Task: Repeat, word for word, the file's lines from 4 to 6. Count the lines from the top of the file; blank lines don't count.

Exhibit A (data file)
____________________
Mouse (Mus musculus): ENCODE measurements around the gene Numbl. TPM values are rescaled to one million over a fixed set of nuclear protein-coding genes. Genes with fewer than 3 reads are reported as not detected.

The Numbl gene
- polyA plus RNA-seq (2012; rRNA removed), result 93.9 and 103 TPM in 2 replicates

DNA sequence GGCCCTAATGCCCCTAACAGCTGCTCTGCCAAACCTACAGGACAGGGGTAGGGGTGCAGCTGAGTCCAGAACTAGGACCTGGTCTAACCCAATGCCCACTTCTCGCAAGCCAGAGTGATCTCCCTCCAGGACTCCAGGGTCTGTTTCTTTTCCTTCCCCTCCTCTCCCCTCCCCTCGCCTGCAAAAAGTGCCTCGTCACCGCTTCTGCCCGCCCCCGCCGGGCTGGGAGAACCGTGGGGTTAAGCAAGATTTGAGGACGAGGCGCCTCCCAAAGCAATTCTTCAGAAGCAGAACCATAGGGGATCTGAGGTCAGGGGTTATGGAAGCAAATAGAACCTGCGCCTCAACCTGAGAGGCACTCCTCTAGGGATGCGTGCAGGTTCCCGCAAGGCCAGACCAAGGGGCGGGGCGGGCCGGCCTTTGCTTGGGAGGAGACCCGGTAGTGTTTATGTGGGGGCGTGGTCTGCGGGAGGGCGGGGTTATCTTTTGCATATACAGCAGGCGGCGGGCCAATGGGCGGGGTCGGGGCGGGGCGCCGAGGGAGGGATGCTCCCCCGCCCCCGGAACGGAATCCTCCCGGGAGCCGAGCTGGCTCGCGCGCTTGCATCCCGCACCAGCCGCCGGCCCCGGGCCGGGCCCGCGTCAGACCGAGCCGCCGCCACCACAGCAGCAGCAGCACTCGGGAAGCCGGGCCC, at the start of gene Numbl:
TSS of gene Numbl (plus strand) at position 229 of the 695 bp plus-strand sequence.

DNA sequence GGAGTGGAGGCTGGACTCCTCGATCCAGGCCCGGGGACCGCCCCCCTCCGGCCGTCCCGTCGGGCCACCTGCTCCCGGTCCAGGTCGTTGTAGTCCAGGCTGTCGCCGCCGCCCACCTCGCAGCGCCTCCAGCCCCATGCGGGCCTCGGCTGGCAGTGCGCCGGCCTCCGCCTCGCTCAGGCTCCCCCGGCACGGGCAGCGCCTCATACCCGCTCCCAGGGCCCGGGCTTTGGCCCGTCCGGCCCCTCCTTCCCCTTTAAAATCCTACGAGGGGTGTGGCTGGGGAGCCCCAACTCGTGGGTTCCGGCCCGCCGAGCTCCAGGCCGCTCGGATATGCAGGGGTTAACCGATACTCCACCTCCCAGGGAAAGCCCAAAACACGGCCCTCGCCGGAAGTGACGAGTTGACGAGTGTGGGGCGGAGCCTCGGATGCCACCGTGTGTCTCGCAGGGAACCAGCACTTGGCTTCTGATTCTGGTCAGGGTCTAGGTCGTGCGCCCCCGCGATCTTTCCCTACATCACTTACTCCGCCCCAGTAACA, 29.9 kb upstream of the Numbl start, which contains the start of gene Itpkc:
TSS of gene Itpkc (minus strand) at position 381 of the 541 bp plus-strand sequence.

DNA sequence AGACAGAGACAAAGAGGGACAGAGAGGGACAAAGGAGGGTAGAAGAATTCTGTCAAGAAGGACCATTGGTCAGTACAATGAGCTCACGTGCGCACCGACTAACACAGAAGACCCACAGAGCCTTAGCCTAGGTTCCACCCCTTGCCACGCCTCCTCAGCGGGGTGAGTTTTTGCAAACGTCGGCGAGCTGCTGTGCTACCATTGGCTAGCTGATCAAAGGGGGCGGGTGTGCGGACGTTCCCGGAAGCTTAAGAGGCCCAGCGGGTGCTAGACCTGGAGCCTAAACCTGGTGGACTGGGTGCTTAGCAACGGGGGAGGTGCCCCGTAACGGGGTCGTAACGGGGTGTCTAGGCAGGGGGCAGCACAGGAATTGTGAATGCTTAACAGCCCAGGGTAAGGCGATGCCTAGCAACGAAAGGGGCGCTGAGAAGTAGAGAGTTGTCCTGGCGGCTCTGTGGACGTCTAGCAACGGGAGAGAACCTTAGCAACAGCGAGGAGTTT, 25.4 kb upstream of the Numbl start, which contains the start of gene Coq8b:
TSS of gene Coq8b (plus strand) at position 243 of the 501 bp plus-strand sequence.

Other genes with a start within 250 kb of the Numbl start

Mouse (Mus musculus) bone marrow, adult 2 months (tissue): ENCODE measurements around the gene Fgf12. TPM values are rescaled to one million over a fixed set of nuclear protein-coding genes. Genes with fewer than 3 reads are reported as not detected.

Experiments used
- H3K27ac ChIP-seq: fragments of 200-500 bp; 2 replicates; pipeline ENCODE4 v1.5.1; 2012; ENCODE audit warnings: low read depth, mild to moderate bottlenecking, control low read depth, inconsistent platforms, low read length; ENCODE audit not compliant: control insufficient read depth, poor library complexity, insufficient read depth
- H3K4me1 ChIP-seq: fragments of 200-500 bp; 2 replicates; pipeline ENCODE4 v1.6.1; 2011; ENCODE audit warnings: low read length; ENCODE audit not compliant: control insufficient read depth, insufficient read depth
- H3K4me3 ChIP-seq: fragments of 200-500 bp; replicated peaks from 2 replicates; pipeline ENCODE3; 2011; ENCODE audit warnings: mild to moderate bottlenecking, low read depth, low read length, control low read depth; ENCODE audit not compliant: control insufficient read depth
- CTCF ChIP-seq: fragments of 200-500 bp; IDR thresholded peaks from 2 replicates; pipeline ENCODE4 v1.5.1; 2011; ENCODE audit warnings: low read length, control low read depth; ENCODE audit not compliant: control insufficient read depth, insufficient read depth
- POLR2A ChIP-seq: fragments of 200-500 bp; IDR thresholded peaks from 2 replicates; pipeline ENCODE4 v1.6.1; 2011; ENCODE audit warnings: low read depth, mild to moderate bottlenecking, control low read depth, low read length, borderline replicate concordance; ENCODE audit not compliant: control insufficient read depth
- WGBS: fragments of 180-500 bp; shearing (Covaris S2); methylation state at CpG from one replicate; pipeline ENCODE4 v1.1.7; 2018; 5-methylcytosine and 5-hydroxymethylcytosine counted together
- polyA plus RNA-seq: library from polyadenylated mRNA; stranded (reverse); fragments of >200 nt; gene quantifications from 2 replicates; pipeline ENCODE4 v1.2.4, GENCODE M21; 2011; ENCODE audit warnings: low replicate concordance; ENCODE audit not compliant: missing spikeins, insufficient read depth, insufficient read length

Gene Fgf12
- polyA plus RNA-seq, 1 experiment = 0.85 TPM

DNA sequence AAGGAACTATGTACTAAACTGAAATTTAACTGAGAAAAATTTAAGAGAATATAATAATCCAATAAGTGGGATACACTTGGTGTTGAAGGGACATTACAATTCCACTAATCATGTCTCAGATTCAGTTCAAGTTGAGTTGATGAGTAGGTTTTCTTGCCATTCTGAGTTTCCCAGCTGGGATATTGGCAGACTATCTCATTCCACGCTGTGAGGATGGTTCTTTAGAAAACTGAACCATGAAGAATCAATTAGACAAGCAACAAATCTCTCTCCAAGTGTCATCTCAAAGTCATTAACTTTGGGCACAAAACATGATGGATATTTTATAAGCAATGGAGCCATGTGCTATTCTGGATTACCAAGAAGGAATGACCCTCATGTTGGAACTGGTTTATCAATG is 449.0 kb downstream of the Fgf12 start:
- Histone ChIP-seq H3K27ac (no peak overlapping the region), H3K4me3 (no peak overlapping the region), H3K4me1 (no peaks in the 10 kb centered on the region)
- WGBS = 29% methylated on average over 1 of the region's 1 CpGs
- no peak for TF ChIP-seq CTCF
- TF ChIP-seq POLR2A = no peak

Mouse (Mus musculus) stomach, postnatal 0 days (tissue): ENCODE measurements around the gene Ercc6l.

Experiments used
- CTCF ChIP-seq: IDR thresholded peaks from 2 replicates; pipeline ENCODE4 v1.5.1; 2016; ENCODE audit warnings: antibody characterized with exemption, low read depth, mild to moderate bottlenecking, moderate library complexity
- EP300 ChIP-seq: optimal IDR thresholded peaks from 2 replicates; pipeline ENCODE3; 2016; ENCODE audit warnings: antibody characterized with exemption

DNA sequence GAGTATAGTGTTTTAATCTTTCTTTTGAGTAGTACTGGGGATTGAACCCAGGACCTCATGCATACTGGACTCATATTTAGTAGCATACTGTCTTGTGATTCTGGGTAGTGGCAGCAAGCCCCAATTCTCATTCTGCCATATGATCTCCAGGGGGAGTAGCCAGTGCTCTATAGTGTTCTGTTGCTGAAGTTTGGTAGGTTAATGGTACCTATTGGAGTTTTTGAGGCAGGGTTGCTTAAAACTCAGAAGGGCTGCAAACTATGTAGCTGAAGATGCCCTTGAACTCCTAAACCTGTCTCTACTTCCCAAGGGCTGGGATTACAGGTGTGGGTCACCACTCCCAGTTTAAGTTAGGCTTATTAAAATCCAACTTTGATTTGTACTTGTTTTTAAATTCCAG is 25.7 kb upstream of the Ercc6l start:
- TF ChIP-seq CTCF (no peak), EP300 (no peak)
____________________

DNA sequence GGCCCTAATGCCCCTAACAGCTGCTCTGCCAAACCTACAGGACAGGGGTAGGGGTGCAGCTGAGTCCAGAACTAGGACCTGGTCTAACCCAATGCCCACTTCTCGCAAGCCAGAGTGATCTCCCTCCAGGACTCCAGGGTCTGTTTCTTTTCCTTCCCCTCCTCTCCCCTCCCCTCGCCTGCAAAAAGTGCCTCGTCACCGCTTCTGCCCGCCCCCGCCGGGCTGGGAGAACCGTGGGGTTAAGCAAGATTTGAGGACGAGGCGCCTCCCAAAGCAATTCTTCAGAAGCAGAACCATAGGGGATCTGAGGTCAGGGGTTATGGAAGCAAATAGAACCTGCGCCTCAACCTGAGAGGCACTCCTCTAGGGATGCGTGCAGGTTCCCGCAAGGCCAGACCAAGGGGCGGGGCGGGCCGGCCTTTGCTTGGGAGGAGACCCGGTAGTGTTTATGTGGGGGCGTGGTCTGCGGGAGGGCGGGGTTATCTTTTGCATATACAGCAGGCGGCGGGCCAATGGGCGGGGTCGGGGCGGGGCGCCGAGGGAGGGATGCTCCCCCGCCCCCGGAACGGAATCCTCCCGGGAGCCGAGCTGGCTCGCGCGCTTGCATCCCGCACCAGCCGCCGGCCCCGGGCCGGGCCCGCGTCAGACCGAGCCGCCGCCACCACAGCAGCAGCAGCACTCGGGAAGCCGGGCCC, at the start of gene Numbl:
TSS of gene Numbl (plus strand) at position 229 of the 695 bp plus-strand sequence.

DNA sequence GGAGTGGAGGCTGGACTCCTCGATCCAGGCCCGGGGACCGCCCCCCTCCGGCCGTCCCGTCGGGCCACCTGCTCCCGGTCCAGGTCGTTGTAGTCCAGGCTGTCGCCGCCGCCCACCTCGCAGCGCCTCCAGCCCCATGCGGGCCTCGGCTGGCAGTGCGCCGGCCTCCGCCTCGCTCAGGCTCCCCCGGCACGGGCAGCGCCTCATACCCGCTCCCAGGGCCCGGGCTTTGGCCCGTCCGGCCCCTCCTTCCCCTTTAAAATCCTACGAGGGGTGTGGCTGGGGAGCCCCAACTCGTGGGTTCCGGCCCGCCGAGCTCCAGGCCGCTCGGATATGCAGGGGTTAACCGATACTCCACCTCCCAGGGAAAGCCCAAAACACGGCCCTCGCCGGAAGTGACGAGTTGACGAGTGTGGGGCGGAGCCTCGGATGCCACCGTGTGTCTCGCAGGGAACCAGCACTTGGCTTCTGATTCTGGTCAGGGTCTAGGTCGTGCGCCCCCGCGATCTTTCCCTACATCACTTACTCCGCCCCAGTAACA, 29.9 kb upstream of the Numbl start, which contains the start of gene Itpkc: